Griffiths said that demand for limit backing ICE notes could be significant, and “We have seen a huge range of interest to date, ranging from $30m of limit, up to $1bn.”
Joseph noted that company size will have a bearing on limits required, “Smaller companies are more interested in $50m limits and these are really private transactions. Larger entities are looking at $200m and greater limits, which can be absorbed by the capital markets.”
The whole-account ILS backed protection that these Insurance Capital Enhancement (ICE) notes can provide is neatly connected to company performance, ensuring that coverage is across a ceding insurer or reinsurers book and also can be structured to provide ongoing coverage as well.
The ICE notes have a principal write-off trigger, based on a loss ratio or a solvency ratio, so encompassing all insurance losses that feed into a ceding companies calendar year result, importantly also factoring in the development of prior accident year losses.
That’s truly useful protection that can buffer a company against adverse development, as well as fresh losses.
In the current situation, where insurance and reinsurance firms face a still unknowable level of loss impact due to the pandemic, the certainty this whole-account protection would provide is likely to prove extremely attractive.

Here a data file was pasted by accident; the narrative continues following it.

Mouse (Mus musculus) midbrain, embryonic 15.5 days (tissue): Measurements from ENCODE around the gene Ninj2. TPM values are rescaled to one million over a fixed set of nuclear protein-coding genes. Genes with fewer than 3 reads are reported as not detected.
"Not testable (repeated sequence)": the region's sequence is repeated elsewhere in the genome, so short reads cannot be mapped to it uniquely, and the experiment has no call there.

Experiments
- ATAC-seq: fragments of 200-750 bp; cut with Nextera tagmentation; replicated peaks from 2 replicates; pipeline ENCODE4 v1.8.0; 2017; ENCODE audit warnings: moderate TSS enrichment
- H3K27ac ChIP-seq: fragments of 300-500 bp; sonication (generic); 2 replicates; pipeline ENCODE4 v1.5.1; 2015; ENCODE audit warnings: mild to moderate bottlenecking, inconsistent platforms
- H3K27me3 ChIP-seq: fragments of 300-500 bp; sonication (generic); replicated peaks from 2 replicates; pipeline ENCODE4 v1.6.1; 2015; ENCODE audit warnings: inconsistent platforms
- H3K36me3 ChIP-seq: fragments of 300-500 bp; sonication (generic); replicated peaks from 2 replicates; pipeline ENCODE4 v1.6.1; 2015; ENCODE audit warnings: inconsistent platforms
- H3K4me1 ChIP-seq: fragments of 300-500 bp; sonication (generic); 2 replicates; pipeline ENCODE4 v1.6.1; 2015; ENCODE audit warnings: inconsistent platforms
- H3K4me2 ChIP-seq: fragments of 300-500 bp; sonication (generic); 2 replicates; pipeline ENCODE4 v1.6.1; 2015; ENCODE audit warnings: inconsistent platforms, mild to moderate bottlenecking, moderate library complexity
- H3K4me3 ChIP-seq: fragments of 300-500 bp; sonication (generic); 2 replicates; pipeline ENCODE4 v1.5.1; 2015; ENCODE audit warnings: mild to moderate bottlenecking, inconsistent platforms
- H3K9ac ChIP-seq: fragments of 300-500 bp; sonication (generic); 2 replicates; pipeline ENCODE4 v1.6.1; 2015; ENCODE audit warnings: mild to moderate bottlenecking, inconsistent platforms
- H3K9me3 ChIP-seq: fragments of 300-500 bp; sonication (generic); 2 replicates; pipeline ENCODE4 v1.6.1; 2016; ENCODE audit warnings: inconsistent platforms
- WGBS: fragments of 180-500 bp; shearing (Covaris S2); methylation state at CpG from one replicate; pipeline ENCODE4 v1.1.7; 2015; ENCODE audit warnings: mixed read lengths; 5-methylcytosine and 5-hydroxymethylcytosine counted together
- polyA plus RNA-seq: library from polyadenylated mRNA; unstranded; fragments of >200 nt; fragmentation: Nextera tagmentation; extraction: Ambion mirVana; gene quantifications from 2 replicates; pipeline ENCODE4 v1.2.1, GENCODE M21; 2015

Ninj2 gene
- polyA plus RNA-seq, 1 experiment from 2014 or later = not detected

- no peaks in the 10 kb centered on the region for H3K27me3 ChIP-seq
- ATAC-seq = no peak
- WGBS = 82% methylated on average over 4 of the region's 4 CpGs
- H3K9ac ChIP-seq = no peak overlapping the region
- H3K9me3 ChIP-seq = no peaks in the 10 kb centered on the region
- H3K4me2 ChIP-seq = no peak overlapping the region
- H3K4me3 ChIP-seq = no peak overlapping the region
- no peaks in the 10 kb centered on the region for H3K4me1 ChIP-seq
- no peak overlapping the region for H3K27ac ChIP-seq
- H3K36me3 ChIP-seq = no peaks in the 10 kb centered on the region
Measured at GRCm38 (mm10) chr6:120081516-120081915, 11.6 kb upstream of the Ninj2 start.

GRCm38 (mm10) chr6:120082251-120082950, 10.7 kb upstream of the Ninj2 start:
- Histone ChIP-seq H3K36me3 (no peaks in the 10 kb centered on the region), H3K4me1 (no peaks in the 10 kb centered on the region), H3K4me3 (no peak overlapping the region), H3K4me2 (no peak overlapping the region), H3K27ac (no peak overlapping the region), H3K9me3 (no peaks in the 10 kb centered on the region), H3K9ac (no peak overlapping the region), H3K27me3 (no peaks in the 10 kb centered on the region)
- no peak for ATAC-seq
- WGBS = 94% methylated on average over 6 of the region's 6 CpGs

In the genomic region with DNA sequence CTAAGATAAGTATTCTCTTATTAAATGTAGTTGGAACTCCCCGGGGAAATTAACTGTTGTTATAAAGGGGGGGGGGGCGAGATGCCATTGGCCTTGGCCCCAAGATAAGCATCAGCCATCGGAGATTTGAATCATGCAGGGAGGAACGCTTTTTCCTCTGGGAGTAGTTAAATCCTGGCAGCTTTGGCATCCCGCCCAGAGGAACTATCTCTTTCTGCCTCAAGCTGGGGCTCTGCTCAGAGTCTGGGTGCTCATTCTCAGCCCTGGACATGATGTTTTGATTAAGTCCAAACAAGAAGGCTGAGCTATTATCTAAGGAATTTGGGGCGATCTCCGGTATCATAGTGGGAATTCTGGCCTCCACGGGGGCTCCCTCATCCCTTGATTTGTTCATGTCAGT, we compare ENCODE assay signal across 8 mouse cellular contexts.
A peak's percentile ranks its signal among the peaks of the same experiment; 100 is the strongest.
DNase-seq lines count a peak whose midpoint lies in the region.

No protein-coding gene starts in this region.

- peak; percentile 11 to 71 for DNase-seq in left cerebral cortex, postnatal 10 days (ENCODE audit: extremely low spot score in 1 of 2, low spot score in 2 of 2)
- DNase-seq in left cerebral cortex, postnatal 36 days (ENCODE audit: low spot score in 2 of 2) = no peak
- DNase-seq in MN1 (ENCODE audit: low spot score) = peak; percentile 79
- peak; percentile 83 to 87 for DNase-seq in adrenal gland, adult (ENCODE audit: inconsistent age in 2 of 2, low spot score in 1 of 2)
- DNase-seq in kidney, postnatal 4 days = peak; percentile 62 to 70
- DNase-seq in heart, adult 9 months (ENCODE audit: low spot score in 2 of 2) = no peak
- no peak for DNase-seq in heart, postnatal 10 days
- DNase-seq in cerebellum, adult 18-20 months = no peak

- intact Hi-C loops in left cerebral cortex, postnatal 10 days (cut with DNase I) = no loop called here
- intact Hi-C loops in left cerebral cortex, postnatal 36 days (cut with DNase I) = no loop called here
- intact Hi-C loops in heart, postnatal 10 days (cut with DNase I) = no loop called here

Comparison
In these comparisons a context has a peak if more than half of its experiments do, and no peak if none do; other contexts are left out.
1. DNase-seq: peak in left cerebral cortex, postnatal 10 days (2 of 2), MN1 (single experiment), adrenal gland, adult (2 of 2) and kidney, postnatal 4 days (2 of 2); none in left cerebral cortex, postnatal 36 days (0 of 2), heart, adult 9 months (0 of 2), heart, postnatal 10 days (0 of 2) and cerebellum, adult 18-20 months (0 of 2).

For the issuers or cedents, who are likely to see the ICE notes as an efficient form of both capital and risk transfer, notes can be renewed on a rolling basis and as a result the benefits of tail development cover beyond the initial five-year issuance period can also be included, extending the usefulness of the product.
The Insurance Capital Enhancement (ICE) notes can provide a welcome addition and diversification to reinsurance and retrocession, but also act as an integrated part of the ceding entities capital stack, dovetailing neatly to provide true balance-sheet protection, across the underwriting portfolio, while also providing buffers against solvency related stresses as well.
As a result, this is a whole of company protection, not just whole account and its usefulness could, for some companies, be the capital lever they need to be able to reduce uncertainty and allow them to focus on moving forwards, safe in the knowledge their portfolio and tail risks are covered, gaining greater certainty over their capital and risks at the same time.